1. wilderness profile image96
          wildernessposted 4 months agoin reply to this

          You misunderstood; I was referring only to the schemes to give money to those buying a house.

          But your "trickle up" concept is indicative of the thinking.  Take money from a shop owner and give it to the poor.  They will spend it at the shop, giving the owner back what was taken...minus the cost of goods sold, minus taxes, minus labor costs, minus, minus minus. He may get 3 cents on the dollar.

          The winner is not the shop owner with more business, the winner is the poor person that was given what the shop owner had earned.

          1. Nathanville profile image89
            Nathanvilleposted 3 months agoin reply to this

            “….the schemes to give money to those buying a house.” – That includes the ‘Life Time ISA’ introduced by the Conservative Government in 2017.  An ISA is a tax free savings account e.g. you don't pay any tax on the interest; ISA's were introduced by Labour in 1999, and apart from the Life Time ISA, which is limited to a maximum of saving £4,000 a year (for obvious reasons); the maximum you can save in all other ISA's per year is £20,000.

            FYI, the Life Time ISA benefits the middle class more than it benefits the working class in that if your working class you’d be struggling to save £100 a month in the ISA, and therefore the 25% tax free bonus you get from the Government for a deposit on a house is going to be significantly less than someone in the middle class who can afford to save the £400 per month (maximum allowed savings on this particular ISA), therefore the eventually 25% tax free bonus from the Government for the middle class is going to be 4 times greater in monitory terms.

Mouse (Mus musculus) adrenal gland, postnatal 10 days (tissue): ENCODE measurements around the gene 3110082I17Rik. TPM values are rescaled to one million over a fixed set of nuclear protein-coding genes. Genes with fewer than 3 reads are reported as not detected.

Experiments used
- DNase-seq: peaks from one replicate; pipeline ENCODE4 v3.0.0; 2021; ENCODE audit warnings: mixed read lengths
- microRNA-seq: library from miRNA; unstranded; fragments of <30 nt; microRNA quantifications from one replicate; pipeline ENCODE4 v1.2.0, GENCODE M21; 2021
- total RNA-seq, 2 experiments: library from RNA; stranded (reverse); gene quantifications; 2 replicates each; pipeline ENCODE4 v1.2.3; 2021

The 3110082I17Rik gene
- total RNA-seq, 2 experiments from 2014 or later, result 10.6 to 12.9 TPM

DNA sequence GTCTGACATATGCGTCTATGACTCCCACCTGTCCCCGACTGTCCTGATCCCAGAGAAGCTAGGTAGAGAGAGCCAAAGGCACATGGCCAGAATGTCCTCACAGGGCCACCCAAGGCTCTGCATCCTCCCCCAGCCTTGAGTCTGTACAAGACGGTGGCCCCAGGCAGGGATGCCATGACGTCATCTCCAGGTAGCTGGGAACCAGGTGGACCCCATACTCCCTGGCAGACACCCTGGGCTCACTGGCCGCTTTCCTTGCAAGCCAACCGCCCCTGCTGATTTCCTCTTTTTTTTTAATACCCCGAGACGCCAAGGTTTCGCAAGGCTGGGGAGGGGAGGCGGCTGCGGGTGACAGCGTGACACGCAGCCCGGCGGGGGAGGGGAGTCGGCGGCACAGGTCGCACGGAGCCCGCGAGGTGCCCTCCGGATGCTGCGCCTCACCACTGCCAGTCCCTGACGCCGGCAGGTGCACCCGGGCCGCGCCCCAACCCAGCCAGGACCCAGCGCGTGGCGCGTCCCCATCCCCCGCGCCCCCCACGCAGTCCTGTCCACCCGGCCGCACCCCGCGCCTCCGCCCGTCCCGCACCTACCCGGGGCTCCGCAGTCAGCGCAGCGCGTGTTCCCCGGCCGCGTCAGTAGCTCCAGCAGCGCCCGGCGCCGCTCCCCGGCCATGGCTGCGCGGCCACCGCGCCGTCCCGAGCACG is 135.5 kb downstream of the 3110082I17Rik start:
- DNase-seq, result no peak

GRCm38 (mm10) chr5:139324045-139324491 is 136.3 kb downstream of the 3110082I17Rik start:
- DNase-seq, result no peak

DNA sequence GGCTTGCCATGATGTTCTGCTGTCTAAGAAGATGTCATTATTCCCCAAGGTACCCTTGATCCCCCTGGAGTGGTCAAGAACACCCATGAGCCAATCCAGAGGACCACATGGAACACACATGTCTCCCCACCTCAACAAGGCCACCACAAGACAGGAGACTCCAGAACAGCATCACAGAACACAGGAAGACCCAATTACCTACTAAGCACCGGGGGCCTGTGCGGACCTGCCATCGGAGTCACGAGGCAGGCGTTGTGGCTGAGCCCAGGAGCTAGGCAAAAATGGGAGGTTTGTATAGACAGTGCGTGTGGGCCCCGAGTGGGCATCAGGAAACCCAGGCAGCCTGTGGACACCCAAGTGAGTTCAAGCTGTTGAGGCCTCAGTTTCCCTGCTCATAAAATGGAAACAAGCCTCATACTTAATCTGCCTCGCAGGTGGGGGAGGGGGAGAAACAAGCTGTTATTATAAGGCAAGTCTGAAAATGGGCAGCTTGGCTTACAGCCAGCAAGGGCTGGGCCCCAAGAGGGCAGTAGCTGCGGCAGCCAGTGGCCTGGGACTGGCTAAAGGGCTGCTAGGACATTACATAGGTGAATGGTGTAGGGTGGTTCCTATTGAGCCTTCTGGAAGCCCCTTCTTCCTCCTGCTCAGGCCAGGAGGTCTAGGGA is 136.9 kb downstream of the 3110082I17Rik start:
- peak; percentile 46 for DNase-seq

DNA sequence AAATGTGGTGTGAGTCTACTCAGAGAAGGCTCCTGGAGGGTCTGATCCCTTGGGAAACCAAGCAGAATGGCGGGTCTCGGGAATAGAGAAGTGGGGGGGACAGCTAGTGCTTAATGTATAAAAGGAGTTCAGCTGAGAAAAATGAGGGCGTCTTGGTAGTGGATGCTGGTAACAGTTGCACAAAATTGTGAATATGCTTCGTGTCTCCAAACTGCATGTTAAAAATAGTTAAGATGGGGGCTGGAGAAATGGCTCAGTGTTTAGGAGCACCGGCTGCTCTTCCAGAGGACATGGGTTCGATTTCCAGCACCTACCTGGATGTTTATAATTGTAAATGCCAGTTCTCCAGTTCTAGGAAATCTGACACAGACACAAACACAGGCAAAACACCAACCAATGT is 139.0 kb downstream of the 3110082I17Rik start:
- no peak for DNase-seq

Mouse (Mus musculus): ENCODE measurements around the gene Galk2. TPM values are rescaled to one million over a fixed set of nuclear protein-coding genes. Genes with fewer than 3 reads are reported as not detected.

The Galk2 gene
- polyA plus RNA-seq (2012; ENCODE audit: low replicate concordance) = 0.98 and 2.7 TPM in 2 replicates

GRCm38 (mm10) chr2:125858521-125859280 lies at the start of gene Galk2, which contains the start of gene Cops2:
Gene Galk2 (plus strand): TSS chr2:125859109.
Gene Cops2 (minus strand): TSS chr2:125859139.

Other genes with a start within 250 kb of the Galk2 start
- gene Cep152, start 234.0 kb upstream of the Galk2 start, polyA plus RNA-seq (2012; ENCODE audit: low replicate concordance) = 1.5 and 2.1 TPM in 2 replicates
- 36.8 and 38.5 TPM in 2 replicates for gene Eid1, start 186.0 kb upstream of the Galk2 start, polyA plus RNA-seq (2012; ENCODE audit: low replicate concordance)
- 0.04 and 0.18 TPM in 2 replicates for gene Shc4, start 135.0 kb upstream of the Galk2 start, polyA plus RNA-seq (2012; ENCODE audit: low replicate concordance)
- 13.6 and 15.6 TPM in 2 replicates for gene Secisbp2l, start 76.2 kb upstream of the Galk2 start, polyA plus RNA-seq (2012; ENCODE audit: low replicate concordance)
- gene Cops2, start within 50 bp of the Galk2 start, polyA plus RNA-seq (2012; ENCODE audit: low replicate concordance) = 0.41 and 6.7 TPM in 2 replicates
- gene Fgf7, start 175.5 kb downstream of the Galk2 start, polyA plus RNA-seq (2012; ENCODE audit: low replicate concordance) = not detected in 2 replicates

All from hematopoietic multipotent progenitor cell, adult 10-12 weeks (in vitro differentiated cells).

In fact ISA's benefit wealthier people more that poorer people in that wealthier people are able to save more money, and thus take greater advantage of the 'tax free' (no tax on the interest); especially if you are wealthy enough to be able to put £20,000 ($25,500) in savings each year. 

            You completely misunderstand the economic theories; it doesn’t work like you describe; if it did then your scenario would quickly lead to recession, not economic growth.

            Money in the economy isn’t a fixed physical sum that can only be increased or decreased by taxes and printing more money etc.  Money in the economy is like a ‘balloon’ that inflates and deflates in line with an expanding or contracting economy e.g. stimulate economic growth through fiscal policy (such as tax cuts or by increasing government benefits etc.) and you stimulate the growth of money circulating in the economy.  The timing and targeting is critical – governments using fiscal policy in this way at the wrong time and targeting the wrong section of the economy can have the reverse effect to intended e.g. government hands out (through either tax cuts or increasing benefits) at a time of high inflation can fuel inflation and make the situation worse – Also, doing it too much too quickly, can also fuel inflation and make things worse (disrupting the balance between supply and demand).  In economics, changes in fiscal policy should be ‘slow and steady’ to give time for ‘supply and demand’ to balance out, while at the same time stimulating economic growth without high inflation.

            I don’t follow your logic, it’s not in accordance with well establish economic theories e.g. If a shop owner sales increase by 50% because people have more money in their pockets to spend, then that is more profit for the shop owner – and if his business increases dramatically, because more people have disposable income, then it will make good business sense to higher extra staff to expand his business.

            Regardless to how it’s done, stimulating economic growth is a win-win for all.  Albeit, there are two opposing economic theories on the subject; trickle up (favoured by left-wing governments), and trickle down (favoured by right-wing governments) – both of these economic theories can in theory work in their own way, if the economic conditions are right (and as long that they are not just done for political gain rather than economic benefit); albeit, there are political arguments for and against each of the two opposing theories.

            This short (2 minutes, 30 seconds) video explains trickle-up vs trickle-down economics:  https://youtu.be/mybOUF6DOyo

            1. wilderness profile image96
              wildernessposted 3 months agoin reply to this

              You did not follow the shop owner example at all.